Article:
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India meet rejuvenated West Indies today

Published: Wednesday, September 20, 2006, 23:53 [IST]
 
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Kuala Lumpur: India will find themselves up against a rejuvenated West Indies side as they seek their first win of the DLF tri-series tournament in Malaysia today. Brian Lara's team upset Australia in their last match and he believes they can now go from strength to strength.

Indian team is looking at making few changes and S Sreesanth looks almost certain to find a place ahead of a seamer. ''We haven't picked the team but we won't see big changes, even though some changes would be there,'' said Indian Coach Greg Chappell.

He also said that the team had slightly different role for Irfan now. Irfan has struggled with the ball but has chipped in with a vital fifty batting at number three.

"Some people don't seem to have confidence in my players, but I do," Lara commented.

"We are not highly ranked in the world and are focused on getting up there. I feel it is going to come right."

West Indies hope to have seam bowler Corey Collymore available for the first time in the tournament after recovering from a thigh injury.

And having already qualified for next Sunday's final has given them a major lift ahead of the Champions Trophy in India, where they will have to pre-qualify despite being the defending champions.

Lara admitted West Indies had played some "bad cricket" since their Trophy triumph in 2004 but added: "The confidence is going up now and I think the guys are going to knit together and get something going."

India lost the previous meeting between the teams by 29 runs under the Duckworth-Lewis calculations after rain halted the game after 20 overs of the West Indies innings.

But they will take heart from having posted a total of 309-5 in that game, with Sachin Tendulkar scoring his 40th One-day century.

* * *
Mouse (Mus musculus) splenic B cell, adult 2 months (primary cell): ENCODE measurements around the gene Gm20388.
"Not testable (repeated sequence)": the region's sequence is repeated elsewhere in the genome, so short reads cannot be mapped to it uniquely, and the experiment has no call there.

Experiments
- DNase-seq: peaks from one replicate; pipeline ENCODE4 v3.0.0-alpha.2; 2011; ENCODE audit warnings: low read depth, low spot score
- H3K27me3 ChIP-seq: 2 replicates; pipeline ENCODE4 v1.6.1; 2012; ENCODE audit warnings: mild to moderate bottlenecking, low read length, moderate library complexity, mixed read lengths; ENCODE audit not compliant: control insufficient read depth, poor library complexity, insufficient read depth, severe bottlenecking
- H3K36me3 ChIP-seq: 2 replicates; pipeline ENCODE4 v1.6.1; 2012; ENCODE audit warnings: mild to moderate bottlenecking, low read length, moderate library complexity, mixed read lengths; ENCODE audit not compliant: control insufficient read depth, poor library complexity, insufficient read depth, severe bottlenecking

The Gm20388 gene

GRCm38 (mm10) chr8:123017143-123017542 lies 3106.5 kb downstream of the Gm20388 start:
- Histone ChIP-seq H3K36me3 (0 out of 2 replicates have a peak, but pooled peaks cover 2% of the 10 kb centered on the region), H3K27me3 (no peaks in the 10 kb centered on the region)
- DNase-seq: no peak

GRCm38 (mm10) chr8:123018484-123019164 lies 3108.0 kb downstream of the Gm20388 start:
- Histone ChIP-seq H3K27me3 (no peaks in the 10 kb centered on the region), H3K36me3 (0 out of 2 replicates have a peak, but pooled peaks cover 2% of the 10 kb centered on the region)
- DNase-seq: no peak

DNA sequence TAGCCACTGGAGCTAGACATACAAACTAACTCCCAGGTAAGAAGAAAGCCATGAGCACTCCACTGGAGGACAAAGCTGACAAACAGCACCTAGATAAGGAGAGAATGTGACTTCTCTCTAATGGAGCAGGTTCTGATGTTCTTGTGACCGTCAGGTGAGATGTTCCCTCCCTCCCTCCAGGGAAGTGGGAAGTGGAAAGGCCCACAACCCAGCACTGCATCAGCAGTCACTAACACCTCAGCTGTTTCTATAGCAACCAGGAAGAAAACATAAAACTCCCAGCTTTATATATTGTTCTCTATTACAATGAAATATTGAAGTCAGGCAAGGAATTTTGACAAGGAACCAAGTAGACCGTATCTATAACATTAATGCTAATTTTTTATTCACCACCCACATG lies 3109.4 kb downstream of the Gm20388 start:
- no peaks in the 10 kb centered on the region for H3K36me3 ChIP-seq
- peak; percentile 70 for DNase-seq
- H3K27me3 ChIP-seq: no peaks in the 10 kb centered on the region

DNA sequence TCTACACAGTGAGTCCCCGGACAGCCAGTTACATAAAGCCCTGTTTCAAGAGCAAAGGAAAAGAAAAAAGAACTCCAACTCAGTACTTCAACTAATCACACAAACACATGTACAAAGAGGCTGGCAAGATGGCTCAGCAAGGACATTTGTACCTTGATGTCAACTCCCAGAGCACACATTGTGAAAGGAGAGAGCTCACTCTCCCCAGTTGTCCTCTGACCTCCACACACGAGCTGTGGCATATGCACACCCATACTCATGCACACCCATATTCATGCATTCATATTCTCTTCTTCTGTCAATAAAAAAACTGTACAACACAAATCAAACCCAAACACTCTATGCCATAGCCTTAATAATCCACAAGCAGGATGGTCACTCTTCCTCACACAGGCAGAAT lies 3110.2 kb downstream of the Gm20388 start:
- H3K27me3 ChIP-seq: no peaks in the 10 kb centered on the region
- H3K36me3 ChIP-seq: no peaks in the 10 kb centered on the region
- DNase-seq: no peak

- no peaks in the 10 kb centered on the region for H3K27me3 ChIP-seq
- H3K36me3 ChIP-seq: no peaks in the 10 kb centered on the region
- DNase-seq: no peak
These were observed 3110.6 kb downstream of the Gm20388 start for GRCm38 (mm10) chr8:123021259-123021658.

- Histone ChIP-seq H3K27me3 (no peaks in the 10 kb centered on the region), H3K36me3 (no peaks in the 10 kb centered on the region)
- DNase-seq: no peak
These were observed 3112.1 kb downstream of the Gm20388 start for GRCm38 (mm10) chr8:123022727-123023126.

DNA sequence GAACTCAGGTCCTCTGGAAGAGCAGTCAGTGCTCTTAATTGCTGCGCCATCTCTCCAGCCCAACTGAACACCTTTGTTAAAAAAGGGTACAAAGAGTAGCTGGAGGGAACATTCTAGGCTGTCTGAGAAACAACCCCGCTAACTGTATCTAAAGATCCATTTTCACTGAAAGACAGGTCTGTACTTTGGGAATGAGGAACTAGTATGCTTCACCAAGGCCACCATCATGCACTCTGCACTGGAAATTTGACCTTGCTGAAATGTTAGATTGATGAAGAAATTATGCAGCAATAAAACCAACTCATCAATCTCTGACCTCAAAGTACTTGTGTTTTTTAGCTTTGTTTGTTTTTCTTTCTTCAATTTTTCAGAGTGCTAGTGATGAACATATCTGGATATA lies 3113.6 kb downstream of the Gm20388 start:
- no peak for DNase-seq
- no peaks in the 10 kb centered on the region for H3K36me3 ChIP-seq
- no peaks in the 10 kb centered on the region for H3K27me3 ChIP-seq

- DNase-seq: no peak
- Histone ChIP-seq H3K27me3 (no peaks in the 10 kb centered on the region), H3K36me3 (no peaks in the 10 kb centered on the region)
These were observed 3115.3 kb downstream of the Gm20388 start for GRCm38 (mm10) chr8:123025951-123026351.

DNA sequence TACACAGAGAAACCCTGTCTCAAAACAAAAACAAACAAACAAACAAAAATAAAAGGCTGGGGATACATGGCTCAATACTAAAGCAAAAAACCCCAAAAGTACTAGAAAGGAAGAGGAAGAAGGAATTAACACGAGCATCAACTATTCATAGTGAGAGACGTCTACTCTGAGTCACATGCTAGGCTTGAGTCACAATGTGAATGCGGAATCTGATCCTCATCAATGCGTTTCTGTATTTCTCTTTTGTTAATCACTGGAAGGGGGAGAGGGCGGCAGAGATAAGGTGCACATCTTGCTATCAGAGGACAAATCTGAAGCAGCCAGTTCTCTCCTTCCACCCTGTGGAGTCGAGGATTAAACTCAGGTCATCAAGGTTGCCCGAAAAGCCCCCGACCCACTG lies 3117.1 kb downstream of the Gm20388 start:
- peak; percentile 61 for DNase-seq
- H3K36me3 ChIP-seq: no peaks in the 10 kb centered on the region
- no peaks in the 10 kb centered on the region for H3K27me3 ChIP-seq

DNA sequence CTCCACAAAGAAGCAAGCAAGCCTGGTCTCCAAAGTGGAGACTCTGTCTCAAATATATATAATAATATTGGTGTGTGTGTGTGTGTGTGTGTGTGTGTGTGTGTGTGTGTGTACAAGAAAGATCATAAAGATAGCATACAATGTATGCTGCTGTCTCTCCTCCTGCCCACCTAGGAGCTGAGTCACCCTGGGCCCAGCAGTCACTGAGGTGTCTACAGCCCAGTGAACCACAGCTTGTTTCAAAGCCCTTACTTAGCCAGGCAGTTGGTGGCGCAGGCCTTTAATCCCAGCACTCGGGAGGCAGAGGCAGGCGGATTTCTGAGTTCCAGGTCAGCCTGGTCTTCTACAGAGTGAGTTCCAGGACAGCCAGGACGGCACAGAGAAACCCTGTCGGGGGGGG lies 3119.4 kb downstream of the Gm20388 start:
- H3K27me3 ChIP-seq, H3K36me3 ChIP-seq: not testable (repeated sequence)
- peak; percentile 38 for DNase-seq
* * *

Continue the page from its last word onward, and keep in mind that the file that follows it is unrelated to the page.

"There's bound to be a bit of pressure on us, but there's pressure on West Indies too. We want to win the next two matches and make it to the final," said fast bowler Munaf Patel.

He plans to alter his approach and concentrate on accuracy rather than striving for an extra yard of pace.

"There has been bounce and movement for the quicker bowlers here, but it's important to concentrate on line and length because those who stick to good lines and lengths are the ones who are having success.

"The boundaries are fairly small and if you sacrifice accuracy for pace, then you will go for plenty of runs," Patel added. For skipper Rahul Dravid, the equation is simple. They must win the game and beat Australia in the final round robin match to make the final. Lose either, and they will be on their way home early.

India are concerned about the possibility of further weather disruption. "The ball does a fair bit in the evening, especially if it rains," said Dravid. "Because of the rain, the wicket is under the covers a lot and a lot of moisture tends to come out. "It will be interesting to see how the track plays if the sun comes out, the moisture dries up and you get the full 50 overs in the evening."

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